Fatality search and recovery mission helps bring closure to disaster

  • Published
  • By Senior Master Sgt. Vicky Spesard
  • 123rd Airlift Wing Public Affairs
Never before had Airman 1st Class Brandon Porter seen the kind of destruction left by a tornado after it ripped through a candle factory in Mayfield, Kentucky, in December 2021, starting a fire that killed eight people.

As a member of the Kentucky Air National Guard's Fatality Search and Recovery Team, it was Porter’s job — along with the rest of the team that deployed with him — to sift through what was left of the factory and locate those who did not survive the catastrophic event.

The FSRT is a nationally certified team consisting of 10 enlisted Airmen and one officer who specialize in the recovery of human remains following a mass-fatality incident, according to Master Sgt. Kevin Woodard, the team’s Non-Commissioned Officer In Charge.

“When we’re called on to assist in a natural disaster or catastrophic event, we are basically acting as an extension of the local coroners,” explained Woodard, who has been a member of the team since its inception in 2009. “That can involve recovering fatalities, storing and transferring remains, or delivering DNA samples to local laboratories.

“The team constantly trains for these events and is required to be nationally certified every three years in recovery methods and other specialized procedures,” he added.

Barely out of Air Force basic training and technical school, Porter was a new member of the 123rd Airlift Wing in Louisville, where the FSRT is based, when he was asked to become a member of the team. The call to deploy to the Mayfield disaster site soon followed.

“I was excited, like nervous excitement of not knowing the unknown,” Porter said. “I had never seen the damage of what a tornado could really do. I was surprised and knew how serious the situation was when we got there.”

Accompanied by team members Woodard, Master Sgt. Aaron Foote and Tech. Sgt. Raymond Ray, the group methodically began their mission searching through the rubble of the austere environment. Not long after, Porter located his first fatality.

“All I could think about was, ‘I’m glad you’re found. Now we can bring you home,’” Porter softly recalled. “It’s a horrible thing that has happened, but as long as we do our part and help a family get their family member back, I’m glad that who was found, was found.”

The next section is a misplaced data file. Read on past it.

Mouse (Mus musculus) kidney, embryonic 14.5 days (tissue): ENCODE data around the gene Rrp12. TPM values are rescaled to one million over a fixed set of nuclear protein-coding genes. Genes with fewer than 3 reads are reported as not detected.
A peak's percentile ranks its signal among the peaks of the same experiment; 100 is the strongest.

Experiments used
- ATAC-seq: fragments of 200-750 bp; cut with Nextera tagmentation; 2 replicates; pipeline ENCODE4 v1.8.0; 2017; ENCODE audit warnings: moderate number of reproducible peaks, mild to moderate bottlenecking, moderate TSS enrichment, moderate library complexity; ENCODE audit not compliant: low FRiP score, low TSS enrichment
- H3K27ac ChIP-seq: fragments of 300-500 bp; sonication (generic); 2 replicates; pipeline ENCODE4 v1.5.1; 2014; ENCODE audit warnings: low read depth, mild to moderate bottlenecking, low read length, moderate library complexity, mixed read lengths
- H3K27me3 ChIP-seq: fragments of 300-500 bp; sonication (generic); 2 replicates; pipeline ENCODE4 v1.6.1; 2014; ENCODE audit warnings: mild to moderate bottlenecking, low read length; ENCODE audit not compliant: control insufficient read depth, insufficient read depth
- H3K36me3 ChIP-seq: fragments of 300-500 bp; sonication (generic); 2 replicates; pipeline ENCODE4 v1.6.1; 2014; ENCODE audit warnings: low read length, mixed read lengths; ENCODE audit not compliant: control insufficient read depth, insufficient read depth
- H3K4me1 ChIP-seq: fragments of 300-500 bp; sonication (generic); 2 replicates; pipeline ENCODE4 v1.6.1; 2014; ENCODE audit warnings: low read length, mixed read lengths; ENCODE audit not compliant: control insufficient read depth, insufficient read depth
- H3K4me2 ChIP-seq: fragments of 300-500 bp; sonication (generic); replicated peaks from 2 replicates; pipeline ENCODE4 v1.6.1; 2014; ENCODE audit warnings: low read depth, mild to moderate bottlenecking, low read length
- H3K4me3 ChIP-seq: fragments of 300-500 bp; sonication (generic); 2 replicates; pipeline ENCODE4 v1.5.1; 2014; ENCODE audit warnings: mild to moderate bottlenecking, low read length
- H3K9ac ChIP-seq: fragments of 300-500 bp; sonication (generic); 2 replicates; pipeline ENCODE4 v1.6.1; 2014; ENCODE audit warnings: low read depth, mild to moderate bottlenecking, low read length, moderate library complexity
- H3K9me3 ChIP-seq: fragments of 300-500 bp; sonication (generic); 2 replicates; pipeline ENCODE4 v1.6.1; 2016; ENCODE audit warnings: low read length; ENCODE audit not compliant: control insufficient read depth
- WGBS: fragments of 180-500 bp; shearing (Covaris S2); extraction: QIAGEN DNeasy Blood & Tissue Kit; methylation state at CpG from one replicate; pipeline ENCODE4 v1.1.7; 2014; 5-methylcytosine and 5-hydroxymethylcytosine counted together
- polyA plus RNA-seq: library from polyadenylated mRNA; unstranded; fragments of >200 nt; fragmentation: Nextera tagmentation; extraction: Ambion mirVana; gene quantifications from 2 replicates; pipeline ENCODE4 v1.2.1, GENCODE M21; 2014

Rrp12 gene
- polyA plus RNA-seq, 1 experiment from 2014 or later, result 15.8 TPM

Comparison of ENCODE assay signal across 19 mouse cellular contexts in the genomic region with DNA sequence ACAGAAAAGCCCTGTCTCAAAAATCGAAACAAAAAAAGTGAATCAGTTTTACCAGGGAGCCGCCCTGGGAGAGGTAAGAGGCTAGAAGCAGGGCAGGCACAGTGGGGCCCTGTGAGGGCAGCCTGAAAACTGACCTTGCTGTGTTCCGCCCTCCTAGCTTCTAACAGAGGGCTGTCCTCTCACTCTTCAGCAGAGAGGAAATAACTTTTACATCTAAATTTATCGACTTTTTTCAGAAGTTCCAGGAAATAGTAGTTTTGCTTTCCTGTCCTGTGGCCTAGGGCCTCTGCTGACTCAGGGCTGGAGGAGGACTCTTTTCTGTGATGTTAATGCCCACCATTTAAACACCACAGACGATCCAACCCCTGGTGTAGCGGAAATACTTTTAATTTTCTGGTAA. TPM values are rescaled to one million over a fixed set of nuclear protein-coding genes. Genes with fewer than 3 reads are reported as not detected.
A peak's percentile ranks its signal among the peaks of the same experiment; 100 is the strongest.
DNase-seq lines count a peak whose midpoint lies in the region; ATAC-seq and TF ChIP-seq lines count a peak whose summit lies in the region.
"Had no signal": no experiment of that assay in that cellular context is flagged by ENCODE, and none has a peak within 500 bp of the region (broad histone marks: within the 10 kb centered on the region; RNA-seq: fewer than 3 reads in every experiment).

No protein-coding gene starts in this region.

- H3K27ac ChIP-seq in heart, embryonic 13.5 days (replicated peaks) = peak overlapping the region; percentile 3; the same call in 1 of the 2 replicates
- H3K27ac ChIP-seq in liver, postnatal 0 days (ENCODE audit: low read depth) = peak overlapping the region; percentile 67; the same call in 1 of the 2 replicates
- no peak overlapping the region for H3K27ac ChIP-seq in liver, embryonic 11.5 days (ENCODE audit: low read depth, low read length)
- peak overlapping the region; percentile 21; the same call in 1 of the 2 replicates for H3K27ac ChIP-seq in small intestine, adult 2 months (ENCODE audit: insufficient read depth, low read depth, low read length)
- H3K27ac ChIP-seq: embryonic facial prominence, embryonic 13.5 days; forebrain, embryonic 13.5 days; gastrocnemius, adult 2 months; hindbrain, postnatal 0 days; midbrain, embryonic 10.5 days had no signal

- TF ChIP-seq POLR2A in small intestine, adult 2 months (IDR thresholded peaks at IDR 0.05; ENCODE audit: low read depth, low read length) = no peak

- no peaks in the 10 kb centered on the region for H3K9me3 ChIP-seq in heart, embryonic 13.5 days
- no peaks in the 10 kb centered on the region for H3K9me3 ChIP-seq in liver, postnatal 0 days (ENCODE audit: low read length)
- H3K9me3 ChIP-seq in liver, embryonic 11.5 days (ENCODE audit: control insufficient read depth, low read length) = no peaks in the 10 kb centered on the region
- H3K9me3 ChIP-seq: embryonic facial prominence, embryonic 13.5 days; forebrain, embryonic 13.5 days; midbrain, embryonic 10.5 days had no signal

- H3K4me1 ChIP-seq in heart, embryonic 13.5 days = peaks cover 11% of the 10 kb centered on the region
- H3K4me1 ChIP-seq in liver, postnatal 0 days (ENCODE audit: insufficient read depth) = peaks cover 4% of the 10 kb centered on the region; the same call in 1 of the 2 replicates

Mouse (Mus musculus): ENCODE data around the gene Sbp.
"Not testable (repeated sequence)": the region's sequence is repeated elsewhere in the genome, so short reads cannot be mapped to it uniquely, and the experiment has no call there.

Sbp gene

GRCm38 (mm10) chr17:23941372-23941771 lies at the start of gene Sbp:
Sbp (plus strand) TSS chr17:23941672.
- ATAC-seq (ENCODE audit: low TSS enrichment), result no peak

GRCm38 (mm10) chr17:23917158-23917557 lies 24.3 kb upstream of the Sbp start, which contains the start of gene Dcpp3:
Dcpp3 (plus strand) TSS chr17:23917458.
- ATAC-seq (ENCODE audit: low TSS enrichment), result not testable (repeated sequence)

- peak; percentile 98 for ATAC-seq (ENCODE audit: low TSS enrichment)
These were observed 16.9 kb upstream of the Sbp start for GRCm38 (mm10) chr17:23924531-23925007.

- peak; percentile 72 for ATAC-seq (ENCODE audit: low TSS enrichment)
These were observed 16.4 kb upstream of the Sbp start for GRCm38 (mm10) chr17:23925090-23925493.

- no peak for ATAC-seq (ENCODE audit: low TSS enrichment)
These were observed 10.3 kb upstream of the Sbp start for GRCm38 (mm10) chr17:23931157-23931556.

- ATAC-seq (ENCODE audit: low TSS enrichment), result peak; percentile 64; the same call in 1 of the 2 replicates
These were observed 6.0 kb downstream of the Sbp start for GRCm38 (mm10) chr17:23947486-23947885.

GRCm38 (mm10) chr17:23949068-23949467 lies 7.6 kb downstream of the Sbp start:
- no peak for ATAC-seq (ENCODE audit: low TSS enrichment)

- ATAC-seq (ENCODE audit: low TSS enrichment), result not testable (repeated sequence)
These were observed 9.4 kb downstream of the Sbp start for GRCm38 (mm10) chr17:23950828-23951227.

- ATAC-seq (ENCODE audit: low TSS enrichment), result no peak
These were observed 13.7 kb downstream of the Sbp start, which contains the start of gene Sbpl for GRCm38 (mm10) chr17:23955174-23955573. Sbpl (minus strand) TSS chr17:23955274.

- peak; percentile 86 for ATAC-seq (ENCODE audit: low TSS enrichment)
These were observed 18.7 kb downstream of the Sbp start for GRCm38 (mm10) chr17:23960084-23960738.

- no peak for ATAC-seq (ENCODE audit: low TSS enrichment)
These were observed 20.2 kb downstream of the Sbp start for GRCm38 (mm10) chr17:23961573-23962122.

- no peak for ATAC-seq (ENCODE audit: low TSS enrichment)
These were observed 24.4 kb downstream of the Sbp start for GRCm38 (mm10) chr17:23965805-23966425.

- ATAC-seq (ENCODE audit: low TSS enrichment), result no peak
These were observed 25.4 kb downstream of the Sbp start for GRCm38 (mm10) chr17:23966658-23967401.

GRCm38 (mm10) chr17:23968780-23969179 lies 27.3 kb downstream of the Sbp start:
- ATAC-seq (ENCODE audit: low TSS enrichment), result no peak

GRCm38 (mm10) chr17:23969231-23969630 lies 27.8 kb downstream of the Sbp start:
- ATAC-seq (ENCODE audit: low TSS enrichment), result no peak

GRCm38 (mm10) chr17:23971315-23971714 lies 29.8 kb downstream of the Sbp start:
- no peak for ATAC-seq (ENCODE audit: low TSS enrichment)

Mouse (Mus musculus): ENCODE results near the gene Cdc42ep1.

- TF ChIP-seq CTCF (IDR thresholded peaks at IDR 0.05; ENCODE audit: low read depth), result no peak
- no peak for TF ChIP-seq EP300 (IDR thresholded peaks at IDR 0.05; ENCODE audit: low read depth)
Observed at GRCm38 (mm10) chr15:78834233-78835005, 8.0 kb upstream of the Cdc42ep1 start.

The events in Mayfield offered the FSRT an opportunity to become more engaged across Kentucky. They were soon invited to attend the Kentucky Coroners Association Conference to explain more about their capabilities. That led to increased awareness and a key role in responding to the devastating floods that struck Eastern Kentucky earlier this summer, claiming more than 35 lives.

“Our efforts were recognized in Mayfield by local emergency response groups, and we were asked to attend the conference so that more Kentucky agencies could get to know us,” explained Woodard, who spoke at the event.

“Through the contacts we made there, we got the call to assist in the recent flooding events in Eastern Kentucky.”
For this mission, the FSRT provided a different kind of assistance than they did in Mayfield.

“There were already many search-and-recovery teams out there when we arrived, so for this assignment, we adjusted to what the coroners needed,” Woodard said. “Anything that the coroner needed, such as cold storage, tagging remains, delivering these to wherever we were directed to go — we were there to assist.

“At one point, there was so much going on and the coroners needed pictures to be taken,” Woodard continued, “so we assisted with that and any other tasks they had for us.”

The missions that the FSRT undertook in Mayfield and Eastern Kentucky were challenging, Woodard said, and they’ve had a profound emotional impact on Porter and the team.

“This is a tough job, and not everyone is cut out for it,” he noted. “And that’s understandable. At the end of the day in Mayfield, we all stayed to together in the same room just to talk and support each other. We didn’t have to, but staying together helps us through that experience.”

That support and the strong bond within the team is what drew Porter to volunteering to become a part of it.

“When I first arrived to the wing, I was asked to join the team. Going into it, I was scared because I didn’t know what it was,” Porter explained. “After asking around about it, I was told that it was hard work, but the work is rewarding. I was all in.”

For Porter, being a part of the FSRT and completing the missions in Mayfield and Eastern Kentucky have given him a sense of satisfaction for a job well done.

“I feel accomplished for the team because we worked hard and know that what we did that day helped someone.”